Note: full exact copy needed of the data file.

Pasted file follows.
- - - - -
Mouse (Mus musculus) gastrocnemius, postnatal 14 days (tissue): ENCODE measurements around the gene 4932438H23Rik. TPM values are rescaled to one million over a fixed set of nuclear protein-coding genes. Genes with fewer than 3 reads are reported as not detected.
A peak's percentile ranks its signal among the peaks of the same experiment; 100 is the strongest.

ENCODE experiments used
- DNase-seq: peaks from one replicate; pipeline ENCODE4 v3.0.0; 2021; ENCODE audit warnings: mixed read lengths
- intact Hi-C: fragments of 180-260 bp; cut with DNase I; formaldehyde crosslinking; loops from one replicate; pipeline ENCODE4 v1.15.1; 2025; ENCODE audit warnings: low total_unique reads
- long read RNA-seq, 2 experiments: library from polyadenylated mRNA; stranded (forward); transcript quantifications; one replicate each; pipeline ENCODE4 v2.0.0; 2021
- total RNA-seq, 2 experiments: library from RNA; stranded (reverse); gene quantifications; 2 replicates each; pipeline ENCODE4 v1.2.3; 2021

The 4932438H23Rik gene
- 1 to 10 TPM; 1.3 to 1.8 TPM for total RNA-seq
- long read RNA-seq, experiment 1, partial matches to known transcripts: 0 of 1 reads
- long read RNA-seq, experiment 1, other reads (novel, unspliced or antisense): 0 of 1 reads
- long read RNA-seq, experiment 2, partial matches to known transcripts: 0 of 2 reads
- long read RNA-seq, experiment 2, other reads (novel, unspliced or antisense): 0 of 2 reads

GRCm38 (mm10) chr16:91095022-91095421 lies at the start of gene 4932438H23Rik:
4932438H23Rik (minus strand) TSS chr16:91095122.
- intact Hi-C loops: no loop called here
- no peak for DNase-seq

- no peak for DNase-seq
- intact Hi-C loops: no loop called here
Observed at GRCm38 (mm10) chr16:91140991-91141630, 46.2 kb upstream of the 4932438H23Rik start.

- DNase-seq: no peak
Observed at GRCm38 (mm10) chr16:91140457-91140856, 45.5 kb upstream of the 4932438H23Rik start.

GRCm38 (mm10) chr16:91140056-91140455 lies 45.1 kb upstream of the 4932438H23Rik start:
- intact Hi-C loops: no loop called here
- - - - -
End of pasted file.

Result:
Mouse (Mus musculus) gastrocnemius, postnatal 14 days (tissue): ENCODE measurements around the gene 4932438H23Rik. TPM values are rescaled to one million over a fixed set of nuclear protein-coding genes. Genes with fewer than 3 reads are reported as not detected.
A peak's percentile ranks its signal among the peaks of the same experiment; 100 is the strongest.

ENCODE experiments used
- DNase-seq: peaks from one replicate; pipeline ENCODE4 v3.0.0; 2021; ENCODE audit warnings: mixed read lengths
- intact Hi-C: fragments of 180-260 bp; cut with DNase I; formaldehyde crosslinking; loops from one replicate; pipeline ENCODE4 v1.15.1; 2025; ENCODE audit warnings: low total_unique reads
- long read RNA-seq, 2 experiments: library from polyadenylated mRNA; stranded (forward); transcript quantifications; one replicate each; pipeline ENCODE4 v2.0.0; 2021
- total RNA-seq, 2 experiments: library from RNA; stranded (reverse); gene quantifications; 2 replicates each; pipeline ENCODE4 v1.2.3; 2021

The 4932438H23Rik gene
- 1 to 10 TPM; 1.3 to 1.8 TPM for total RNA-seq
- long read RNA-seq, experiment 1, partial matches to known transcripts: 0 of 1 reads
- long read RNA-seq, experiment 1, other reads (novel, unspliced or antisense): 0 of 1 reads
- long read RNA-seq, experiment 2, partial matches to known transcripts: 0 of 2 reads
- long read RNA-seq, experiment 2, other reads (novel, unspliced or antisense): 0 of 2 reads

GRCm38 (mm10) chr16:91095022-91095421 lies at the start of gene 4932438H23Rik:
4932438H23Rik (minus strand) TSS chr16:91095122.
- intact Hi-C loops: no loop called here
- no peak for DNase-seq

- no peak for DNase-seq
- intact Hi-C loops: no loop called here
Observed at GRCm38 (mm10) chr16:91140991-91141630, 46.2 kb upstream of the 4932438H23Rik start.

- DNase-seq: no peak
Observed at GRCm38 (mm10) chr16:91140457-91140856, 45.5 kb upstream of the 4932438H23Rik start.

GRCm38 (mm10) chr16:91140056-91140455 lies 45.1 kb upstream of the 4932438H23Rik start:
- intact Hi-C loops: no loop called here